WikiLeaks once again seized the global spotlight Sunday by assisting Edward J. Snowden in his daring flight from Hong Kong, mounting a bold defense of the culture of national security disclosures that it has championed and that has bedeviled the United States and other governments.
Accompanying Snowden on the Aeroflot airliner that carried him Sunday from Hong Kong to Moscow — continuing a global cat-and-mouse chase that might have been borrowed from a Hollywood screenplay — was a British WikiLeaks activist, Sarah Harrison. The group’s founder, Julian Assange, who has been given refuge for the last year in Ecuador’s embassy in London, met last week with Ecuador’s foreign minister to support Snowden’s asylum request. And Baltasar Gárzon, the legal director of WikiLeaks and a former Spanish judge, is leading a volunteer legal team advising him on how to stay out of an American prison.
“Mr. Snowden requested our expertise and assistance,” Assange said in a telephone interview from London on Sunday night. “We’ve been involved in very similar legal and diplomatic and geopolitical struggles to preserve the organization and its ability to publish.”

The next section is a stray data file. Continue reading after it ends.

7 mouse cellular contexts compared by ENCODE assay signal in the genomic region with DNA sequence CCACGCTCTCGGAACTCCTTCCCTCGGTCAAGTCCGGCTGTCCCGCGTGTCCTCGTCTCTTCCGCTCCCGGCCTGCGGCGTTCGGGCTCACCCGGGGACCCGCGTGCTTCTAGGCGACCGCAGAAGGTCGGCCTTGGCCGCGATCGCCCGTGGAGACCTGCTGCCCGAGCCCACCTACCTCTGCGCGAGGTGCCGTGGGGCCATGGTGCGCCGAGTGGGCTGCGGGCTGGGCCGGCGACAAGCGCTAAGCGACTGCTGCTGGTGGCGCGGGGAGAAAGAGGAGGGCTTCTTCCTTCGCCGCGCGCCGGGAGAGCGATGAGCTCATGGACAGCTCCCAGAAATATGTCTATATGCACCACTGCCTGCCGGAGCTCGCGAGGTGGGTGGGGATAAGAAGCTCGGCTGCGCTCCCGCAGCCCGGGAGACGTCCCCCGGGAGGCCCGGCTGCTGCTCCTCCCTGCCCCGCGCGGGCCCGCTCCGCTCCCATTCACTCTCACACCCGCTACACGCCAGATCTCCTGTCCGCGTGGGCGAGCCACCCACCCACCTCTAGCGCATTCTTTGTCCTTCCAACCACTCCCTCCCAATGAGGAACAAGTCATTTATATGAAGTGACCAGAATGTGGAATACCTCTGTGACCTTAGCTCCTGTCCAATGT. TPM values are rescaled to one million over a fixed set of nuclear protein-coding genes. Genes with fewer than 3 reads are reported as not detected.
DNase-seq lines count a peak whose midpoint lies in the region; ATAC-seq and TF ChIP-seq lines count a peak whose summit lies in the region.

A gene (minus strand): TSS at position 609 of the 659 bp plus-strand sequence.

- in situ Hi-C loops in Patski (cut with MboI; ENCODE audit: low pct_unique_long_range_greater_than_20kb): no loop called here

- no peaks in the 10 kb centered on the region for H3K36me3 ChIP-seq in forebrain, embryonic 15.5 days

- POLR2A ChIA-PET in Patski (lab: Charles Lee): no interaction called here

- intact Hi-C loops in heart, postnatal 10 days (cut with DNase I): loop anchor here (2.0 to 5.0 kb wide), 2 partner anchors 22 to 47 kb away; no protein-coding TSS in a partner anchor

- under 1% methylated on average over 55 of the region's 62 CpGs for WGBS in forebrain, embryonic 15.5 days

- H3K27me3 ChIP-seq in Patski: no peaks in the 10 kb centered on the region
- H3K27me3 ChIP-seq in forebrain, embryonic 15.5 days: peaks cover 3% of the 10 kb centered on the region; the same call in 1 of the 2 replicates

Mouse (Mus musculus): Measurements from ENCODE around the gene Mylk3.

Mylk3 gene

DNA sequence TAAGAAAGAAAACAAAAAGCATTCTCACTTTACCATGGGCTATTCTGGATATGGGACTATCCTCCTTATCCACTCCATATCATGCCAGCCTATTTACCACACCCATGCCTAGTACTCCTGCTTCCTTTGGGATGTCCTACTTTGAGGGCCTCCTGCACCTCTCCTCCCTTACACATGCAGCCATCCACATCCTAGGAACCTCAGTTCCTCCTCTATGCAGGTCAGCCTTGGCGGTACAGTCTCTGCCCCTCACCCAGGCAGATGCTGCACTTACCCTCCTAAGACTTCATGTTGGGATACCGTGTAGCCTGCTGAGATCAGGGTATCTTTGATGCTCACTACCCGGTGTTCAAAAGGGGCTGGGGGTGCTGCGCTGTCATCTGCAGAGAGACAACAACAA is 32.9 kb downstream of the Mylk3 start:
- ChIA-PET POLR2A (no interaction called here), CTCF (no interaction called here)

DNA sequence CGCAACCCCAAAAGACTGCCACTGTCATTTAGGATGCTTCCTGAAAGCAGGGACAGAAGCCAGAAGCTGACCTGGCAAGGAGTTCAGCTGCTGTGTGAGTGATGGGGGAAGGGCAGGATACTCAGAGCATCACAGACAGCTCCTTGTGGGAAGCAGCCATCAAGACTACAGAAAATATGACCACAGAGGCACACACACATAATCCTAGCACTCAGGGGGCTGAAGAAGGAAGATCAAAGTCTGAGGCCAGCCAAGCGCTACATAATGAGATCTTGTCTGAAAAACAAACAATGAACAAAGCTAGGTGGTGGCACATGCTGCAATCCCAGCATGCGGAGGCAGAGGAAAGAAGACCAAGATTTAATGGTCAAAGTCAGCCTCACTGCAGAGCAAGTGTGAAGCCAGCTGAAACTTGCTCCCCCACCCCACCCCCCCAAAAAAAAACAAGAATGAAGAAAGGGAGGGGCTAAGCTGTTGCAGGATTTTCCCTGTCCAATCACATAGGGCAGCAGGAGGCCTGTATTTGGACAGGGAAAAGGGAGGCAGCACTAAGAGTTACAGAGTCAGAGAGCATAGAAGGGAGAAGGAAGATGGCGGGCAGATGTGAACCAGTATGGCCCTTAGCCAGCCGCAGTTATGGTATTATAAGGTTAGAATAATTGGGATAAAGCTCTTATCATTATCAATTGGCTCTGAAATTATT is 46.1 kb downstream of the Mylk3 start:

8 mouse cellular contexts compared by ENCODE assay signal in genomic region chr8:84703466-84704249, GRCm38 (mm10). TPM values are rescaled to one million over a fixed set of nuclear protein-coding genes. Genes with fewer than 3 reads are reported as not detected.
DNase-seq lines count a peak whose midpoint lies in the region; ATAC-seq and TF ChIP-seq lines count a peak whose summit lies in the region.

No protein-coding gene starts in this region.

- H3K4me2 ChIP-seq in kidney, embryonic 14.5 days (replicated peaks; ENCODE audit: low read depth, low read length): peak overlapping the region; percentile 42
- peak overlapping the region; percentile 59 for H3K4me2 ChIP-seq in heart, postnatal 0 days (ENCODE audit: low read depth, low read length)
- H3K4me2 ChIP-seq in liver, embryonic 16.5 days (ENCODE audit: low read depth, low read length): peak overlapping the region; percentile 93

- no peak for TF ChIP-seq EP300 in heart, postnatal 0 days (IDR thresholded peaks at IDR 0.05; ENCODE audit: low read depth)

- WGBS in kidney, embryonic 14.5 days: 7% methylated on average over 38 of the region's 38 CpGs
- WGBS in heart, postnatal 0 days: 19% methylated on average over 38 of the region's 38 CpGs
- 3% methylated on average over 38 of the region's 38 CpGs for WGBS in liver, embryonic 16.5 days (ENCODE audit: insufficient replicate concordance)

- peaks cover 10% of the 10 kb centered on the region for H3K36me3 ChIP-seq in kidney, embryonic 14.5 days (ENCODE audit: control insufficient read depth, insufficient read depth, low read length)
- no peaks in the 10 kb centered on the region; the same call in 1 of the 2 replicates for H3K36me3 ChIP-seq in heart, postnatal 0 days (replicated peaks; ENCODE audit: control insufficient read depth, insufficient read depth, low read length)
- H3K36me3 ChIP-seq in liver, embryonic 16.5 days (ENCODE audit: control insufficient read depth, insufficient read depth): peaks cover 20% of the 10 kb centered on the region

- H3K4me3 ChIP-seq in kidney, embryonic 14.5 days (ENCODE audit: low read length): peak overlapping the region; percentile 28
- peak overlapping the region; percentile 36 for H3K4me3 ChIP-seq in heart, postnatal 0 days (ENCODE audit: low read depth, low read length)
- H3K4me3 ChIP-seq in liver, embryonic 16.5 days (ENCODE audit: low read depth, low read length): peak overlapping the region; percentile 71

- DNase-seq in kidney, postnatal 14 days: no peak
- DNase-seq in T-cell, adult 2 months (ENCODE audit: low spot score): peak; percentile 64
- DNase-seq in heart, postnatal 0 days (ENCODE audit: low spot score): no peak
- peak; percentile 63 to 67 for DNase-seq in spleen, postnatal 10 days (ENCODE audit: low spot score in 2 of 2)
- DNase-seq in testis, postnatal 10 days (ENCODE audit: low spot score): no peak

By Assange’s account, the group helped obtain and deliver a special refugee travel document to Snowden in Hong Kong that, with his U.S. passport revoked, may now be crucial in his bid to travel onward.
The group’s assistance for Snowden shows that despite its shoestring staff, limited fundraising from a boycott by major financial firms, and defections, it remains a force to be reckoned with on the global stage.
“As an act of international, quasi-diplomatic intrigue, it’s impressive,” Steven Aftergood, director of the Project on Government Secrecy at the Federation of American Scientists, said of WikiLeaks’ role in Snowden’s flight. “It’s an extraordinary turn of events.”
Even among advocates of greater government openness, WikiLeaks evokes mixed feelings. Aftergood called it “an adolescent phenomenon of rebellion against authority.”
Yochai Benkler, a law professor at Harvard who has written extensively on WikiLeaks, said the group began as an innovative media venture, he said, but the government’s overreaction has turned it more of an activist venture.
“It was so easy to portray Assange as an unpleasant weirdo,” he said.
Government employees who leak classified information may deserve modest penalties, Benkler said, but the Obama administration needs to make clear that reporting or publishing classified information will not be prosecuted.
“It’s a big policy decision about relative threats: on the one hand, occasional leaks of classified information; on the other hand, shutting down the Fourth Estate’s oversight of national security,” Benkler said.